After our magnificent first big rail trip around Scandinavia the year before, my best friend suggested we went to discover Switzerland by rail in 2013. He was inspired by his aunt’s trips to Switzerland and always wanted to go there himself, of course I couldn’t say no as the country spoke to me too. So off we went on a second rail adventure together.
After arriving from Zermatt the day before and settled into our Royal Suite we started a few days in and around Interlaken. On the first day we tackled the most famous mountain in the region, the Jungfrau. The location of the world´s highest railway station on the Jungfraujoch can be reached by train from Interlaken Ost. There are 2 routes taking you towards the top, either from Interlaken via Lauterbrunnen or via Grindelwald to get to Kleine Scheidegg where both routes once again join to climb to Jungfraujoch.
We started our Trip on the Berner Oberland Bahn towards Lauterbrunnen. We travelled one of their yellow and blue trains composed of a variety of coaches and motorcars from different time periods, but at least always 1 with a low floor entrance for accessibility. They operate on a metre gauge rail with a 1500v DC overhead wire. In Zweilutschinen the trains split into 2 parts, one half for Lauterbrunnen and the other for Grindelwald.
We travelled in the Lauterbrunnen part, after Zweilutschinen the gorge got narrower and provided with some spectacular scenery. In Lauterbrunnen we changed onto the Yellow and Green coaches of the Wengeralpbahn, an 800mm gauge rack railway also fed by a 1500v DC overhead wire. Because of the narrower gauge the trains are also noticeably narrower.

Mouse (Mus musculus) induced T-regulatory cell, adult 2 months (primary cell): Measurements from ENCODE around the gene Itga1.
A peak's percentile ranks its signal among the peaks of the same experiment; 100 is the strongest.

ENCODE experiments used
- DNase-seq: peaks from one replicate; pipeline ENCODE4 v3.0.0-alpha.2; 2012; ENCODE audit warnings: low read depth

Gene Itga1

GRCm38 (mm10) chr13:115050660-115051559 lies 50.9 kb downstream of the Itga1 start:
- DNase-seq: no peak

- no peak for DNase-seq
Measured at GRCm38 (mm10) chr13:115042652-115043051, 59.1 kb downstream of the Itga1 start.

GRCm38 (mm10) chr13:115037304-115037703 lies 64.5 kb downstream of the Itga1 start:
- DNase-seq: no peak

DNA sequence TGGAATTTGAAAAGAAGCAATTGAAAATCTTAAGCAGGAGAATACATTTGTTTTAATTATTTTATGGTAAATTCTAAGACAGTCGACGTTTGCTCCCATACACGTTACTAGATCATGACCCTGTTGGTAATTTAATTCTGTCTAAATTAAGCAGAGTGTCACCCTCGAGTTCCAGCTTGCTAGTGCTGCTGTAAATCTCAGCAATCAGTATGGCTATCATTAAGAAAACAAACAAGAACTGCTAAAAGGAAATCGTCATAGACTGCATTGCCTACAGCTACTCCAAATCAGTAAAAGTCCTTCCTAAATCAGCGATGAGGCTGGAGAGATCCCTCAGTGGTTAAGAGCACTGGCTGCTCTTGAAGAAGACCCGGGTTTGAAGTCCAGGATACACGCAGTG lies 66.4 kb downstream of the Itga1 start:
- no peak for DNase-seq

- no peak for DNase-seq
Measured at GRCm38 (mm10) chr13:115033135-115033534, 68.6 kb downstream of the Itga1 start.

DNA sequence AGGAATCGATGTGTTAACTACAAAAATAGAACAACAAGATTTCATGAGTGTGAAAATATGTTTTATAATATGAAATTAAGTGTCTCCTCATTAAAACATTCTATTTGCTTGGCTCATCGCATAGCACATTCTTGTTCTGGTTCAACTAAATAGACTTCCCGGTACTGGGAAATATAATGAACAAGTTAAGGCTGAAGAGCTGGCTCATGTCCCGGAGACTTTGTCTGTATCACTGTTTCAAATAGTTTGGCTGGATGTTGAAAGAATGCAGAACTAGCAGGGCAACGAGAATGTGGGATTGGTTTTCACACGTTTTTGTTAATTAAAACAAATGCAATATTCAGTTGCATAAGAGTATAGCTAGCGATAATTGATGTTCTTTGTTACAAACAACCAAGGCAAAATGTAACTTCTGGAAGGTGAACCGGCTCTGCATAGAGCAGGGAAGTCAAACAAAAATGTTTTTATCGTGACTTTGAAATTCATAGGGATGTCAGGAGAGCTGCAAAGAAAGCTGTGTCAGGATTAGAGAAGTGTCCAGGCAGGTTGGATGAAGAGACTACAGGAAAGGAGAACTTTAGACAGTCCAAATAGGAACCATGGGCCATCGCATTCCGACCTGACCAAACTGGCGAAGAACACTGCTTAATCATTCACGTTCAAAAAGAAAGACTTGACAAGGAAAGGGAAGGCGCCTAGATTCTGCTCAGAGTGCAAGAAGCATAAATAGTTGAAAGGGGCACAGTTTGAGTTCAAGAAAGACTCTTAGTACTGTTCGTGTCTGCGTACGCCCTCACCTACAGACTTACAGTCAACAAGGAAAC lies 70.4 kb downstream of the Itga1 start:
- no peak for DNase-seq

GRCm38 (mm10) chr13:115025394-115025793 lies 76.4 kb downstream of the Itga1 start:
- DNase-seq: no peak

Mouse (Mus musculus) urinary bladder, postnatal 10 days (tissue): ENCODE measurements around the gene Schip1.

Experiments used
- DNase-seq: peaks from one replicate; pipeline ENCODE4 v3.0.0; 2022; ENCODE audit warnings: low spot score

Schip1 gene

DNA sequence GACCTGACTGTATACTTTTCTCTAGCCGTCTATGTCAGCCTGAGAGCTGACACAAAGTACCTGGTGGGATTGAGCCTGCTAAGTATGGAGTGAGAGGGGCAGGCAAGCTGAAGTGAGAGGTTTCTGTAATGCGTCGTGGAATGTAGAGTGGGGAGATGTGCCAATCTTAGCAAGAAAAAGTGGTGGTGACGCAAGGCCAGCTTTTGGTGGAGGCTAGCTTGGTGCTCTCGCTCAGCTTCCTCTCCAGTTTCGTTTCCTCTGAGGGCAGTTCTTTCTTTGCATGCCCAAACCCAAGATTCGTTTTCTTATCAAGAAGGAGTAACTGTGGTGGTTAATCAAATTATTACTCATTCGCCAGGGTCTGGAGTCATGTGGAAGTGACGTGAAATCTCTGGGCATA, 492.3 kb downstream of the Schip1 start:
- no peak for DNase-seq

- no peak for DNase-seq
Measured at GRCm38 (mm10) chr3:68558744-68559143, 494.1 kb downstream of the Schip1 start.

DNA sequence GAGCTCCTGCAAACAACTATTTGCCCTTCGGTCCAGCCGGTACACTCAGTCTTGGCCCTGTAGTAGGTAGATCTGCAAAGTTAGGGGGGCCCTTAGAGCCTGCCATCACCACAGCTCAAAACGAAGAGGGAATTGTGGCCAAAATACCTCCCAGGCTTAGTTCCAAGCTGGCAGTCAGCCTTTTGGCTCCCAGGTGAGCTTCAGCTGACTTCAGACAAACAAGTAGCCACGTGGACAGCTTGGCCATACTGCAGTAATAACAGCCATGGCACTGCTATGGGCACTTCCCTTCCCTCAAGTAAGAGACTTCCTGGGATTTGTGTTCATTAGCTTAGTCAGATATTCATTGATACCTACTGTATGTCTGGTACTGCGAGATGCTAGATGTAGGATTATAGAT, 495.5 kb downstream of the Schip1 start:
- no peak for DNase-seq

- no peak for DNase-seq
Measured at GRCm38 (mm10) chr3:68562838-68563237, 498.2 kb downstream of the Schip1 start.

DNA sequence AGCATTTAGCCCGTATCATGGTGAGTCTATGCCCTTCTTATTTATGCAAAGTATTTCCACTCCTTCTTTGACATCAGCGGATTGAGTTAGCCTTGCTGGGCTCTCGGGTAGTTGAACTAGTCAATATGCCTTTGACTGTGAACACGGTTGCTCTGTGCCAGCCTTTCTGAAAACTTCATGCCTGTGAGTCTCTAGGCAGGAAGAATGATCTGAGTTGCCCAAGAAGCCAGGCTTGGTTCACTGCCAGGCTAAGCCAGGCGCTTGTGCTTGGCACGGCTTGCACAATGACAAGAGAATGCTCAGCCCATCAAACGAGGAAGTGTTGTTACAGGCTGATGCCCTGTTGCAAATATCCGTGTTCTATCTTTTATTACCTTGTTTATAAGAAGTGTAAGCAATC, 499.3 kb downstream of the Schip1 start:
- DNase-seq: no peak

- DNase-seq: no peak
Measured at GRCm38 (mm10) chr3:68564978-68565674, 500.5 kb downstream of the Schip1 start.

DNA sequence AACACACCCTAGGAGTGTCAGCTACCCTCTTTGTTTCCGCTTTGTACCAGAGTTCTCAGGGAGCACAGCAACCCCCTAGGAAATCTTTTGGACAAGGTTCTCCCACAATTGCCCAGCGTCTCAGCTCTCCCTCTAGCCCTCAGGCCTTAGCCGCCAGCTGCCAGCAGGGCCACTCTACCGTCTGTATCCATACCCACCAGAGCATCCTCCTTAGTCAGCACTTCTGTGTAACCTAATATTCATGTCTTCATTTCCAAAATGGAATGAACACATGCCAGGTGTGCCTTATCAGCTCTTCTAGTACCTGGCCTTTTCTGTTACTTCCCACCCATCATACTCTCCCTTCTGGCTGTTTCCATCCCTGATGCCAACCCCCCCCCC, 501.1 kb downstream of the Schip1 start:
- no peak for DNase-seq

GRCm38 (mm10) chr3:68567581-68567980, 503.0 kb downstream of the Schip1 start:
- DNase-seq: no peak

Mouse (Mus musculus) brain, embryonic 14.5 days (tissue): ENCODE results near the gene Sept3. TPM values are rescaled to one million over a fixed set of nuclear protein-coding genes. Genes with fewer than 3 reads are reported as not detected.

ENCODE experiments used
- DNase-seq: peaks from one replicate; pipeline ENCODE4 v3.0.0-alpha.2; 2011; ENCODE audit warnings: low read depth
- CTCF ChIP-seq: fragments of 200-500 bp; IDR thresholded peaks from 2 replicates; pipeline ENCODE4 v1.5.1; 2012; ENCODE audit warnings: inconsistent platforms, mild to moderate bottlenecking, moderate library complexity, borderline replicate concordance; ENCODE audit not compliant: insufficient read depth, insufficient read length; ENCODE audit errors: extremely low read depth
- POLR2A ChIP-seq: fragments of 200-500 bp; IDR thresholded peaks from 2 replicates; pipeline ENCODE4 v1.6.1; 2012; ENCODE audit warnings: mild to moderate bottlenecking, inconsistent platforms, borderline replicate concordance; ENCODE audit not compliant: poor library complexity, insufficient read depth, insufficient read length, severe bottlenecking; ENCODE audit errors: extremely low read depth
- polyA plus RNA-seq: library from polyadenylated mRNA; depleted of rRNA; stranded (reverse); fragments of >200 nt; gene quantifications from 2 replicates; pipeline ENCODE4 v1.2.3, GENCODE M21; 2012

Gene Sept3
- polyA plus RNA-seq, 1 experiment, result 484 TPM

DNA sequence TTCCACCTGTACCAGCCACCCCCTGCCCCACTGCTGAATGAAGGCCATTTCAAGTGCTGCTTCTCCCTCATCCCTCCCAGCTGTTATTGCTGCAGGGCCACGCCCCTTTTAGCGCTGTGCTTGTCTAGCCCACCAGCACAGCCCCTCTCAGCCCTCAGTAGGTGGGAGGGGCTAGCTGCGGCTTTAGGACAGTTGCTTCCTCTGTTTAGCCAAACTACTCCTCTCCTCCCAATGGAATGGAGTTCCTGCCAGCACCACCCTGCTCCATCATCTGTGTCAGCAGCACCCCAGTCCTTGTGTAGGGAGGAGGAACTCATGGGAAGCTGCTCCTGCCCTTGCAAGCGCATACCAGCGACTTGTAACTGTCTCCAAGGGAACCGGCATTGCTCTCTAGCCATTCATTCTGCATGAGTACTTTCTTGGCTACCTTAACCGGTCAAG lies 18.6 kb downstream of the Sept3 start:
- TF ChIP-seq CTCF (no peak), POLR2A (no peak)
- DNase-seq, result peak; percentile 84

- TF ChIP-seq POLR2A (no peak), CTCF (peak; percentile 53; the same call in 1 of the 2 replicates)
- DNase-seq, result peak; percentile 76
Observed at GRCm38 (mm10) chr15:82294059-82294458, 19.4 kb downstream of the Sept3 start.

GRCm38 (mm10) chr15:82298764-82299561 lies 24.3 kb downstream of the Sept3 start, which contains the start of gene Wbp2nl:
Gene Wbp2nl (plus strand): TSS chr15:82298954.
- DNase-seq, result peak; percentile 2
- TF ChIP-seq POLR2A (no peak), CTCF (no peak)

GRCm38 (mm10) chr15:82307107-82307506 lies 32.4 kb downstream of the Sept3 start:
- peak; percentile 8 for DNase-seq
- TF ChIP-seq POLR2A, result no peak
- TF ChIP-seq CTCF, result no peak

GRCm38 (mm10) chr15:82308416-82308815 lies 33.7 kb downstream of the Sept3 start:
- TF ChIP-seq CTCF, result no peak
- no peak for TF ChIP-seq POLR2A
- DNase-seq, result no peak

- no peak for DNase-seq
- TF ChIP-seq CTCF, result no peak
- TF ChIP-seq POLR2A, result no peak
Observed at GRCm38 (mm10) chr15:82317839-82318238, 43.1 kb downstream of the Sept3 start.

To provide for enough capacity a number of different trains was run one after the other as one big one is not considered suited for rack railway operations. The route took us past the famous car-free alpine village of Wengen before dropping us off at Kleine Scheidegg, the highest station of the Wengeralpbahn. As we climbed higher we could see the alpine scenery change as we crossed the different types of vegetation.
At Kleine Scheidegg we started the final climb up to the Jungfraujoch, stopping at 2 intermediate stations on the way to provide some panoramic views. Getting this high into the mountain also required most of the line to be built as a tunnel inside the mountain, hence only the 2 intermediate stops with the windows carved out into the mountainside provided with some views. The red trains Jungfraubahn use a 1 metre gauge rack rail powered by a rare tri-phase 1125v 50Hz overhead wire, this peculiarity being visible by the 2 separate overhead wires and pantographs. The only other railway I have travelled on using a similar system was the Gornergratbahn.
On the top of the Jungfrau you can get some spectacular views on the outside terraces, while inside the buildings and the mountain they dug out a whole attraction park with souvenirs shops, restaurants, an ice sculpture grotto and some kitschy alp inspired art in the corridors.
Going back down we chose to travel on the alternative route from Kleine Scheidegg down to Grindelwald along the other side of the mountain. On this part of the route the Wengeralpbahn used some more modern panoramic EMU’s, perfectly suited for the panoramic views around.
When we arrived in Grindelwald we did some more exploring before turning back to Interlaken, but more on that in the next chapter of my first Swiss rail adventure.
Have you been up to the Jungfrau? Where you struck by awe or did you think it was over-touristy? Let us know in the comments below!